By Amir Nasr
April 1, 2016 at 12:48 pm ET
Two Republican FCC commissioners accused Chairman Tom Wheeler of bullying the co-author of a final rule on internet subsidies Thursday because she reneged on a last-minute compromise with them. That deal would have instituted a cap of $2 billion to the federal Lifeline program.
A Friday filing with the FCC shows that lots of Democrats from Congress also piled on with feedback for Democratic Commissioner Mignon Clyburn. The communications took place “during the morning and early afternoon” ahead of the party-line commission vote Thursday.
The FCC’s Thursday meeting got bumped back from 10:30 a.m. to noon. Then things got weird. The two FCC Republicans — Ajit Pai and Michael O’Rielly — came down to the meeting room and said they were ready to proceed. At that point, they were under the impression their compromise was intact. The meeting then got pushed back again to 1:30 p.m. and then officials rescheduled once more. It finally started at 2 p.m.
The filing that documents communication between congressional Democrats and Clyburn’s office now provides some insight into what went on during those delays. Democrats “expressed concern about the imposition of a cap on the Lifeline program” and how it could harm individuals enlisted in the program, according to the filing.
Those concerns came from the offices of Senate Democrats Cory Booker of New Jersey, Richard Blumenthal and Chris Murphy of Connecticut and the Senate Judiciary Committee Democratic staff. Booker personally talked with Clyburn to talk about how a budget cap and the impact it could have on his constituents.
Interestingly, the filing also shows that Sen. Claire McCaskill (D-Mo.) urged Clyburn to reach a compromise on the Lifeline item.
From the House side, California Democrats Doris Matsui and Jerry McNerney voiced their worries along with all of the House Energy and Commerce Committee’s Democratic staff.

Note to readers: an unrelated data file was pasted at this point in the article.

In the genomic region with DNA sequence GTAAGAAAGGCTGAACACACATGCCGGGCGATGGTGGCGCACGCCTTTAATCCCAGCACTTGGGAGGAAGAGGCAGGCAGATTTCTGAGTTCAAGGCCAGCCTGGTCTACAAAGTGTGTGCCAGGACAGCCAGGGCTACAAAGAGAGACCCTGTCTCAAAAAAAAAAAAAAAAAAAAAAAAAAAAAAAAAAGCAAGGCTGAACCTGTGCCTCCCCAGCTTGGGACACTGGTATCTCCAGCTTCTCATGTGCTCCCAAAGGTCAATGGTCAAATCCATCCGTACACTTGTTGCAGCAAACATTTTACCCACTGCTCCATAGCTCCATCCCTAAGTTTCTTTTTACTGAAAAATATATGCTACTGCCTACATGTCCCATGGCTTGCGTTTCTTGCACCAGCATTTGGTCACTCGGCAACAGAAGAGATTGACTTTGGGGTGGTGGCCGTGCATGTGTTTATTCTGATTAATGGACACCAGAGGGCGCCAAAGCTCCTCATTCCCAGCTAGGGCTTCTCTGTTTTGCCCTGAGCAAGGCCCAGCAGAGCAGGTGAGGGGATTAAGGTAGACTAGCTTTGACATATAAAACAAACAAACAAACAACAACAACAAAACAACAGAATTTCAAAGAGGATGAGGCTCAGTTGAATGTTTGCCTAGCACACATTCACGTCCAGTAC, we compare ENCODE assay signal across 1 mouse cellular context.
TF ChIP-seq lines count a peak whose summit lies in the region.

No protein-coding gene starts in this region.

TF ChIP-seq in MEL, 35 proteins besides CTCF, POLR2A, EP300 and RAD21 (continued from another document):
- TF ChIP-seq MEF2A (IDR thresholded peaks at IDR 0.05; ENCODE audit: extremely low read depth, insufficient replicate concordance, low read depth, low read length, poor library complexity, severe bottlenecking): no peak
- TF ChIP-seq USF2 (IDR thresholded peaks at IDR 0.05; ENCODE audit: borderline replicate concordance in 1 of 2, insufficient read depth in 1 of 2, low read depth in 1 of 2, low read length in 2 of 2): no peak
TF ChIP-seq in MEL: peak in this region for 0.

The document foreshadows a potential showdown in the committee. A source familiar with Capitol Hill discussions said Thursday the House Energy and Commerce Committee will take up a bill in April that would impose a hard budget on the Lifeline program. Republicans say this is necessary to ensure the modernized Lifeline program is fiscally responsible.
The filing also shows that two other California Democrats, Rep. Anna Eshoo and House Minority Leader Nancy Pelosi asked about the status of the Lifeline proceeding but did not stake out positions of their own. Eshoo sits on the Energy and Commerce Committee, and likely joined with her fellow Democrats in expressing concern.
The Lifeline modernization order, passed on a 3-2 vote with the Democratic majority, will add internet access to the federal phone service subsidy available under the current program. The order will also institute changes, such as an independent verifier for eligibility, to address the waste and fraud the program has experienced in the past.
Pai and O’Rielly were visibly frustrated as they addressed reporters following the FCC’s meeting. Pai said they reached a compromise with Clyburn at 9:49 a.m. Thursday on the budget cap and an adjustment of the minimum service standards. But after massive pressure from Capitol Hill, he found out in the afternoon (after the noon delay) that the deal wasn’t going to happen.
“I’ve been at the FCC for a long time, longer than the chairman has, and I can tell you that in my world, when the majority reaches an agreement and you have three people on the chain who say we support this proposal, that is the proposal,” Pai said in a news conference following the vote. “The suggestion is, ‘Well the deliberative process played itself out.’ That is utterly bogus. We had an agreement! A bipartisan majority at the FCC had agreed to what the item was.”
Pai said that after he found out about the numerous calls from Congress, he pressed to “save the deal” that would have allowed “a unified 5-0 vote on Lifeline, one of the most politically charged issues for years to come.”
“Everyone’s been in Washington long enough to know exactly what happened here,” Pai added.
Clyburn, for her part, said that she decided on her own to back out of the deal because she had always been wary of instituting a cap on the budget.
“I never was embracing a concept or an order that would foreclose opportunities,” Clyburn said about the potential effects of a budget at a press conference following the vote.
“I looked at that in total and said on my own when I woke up this morning and speaking with the advisers who are in my office, is this the best path forward? And I concluded under the current construct that it was not,” Clyburn added.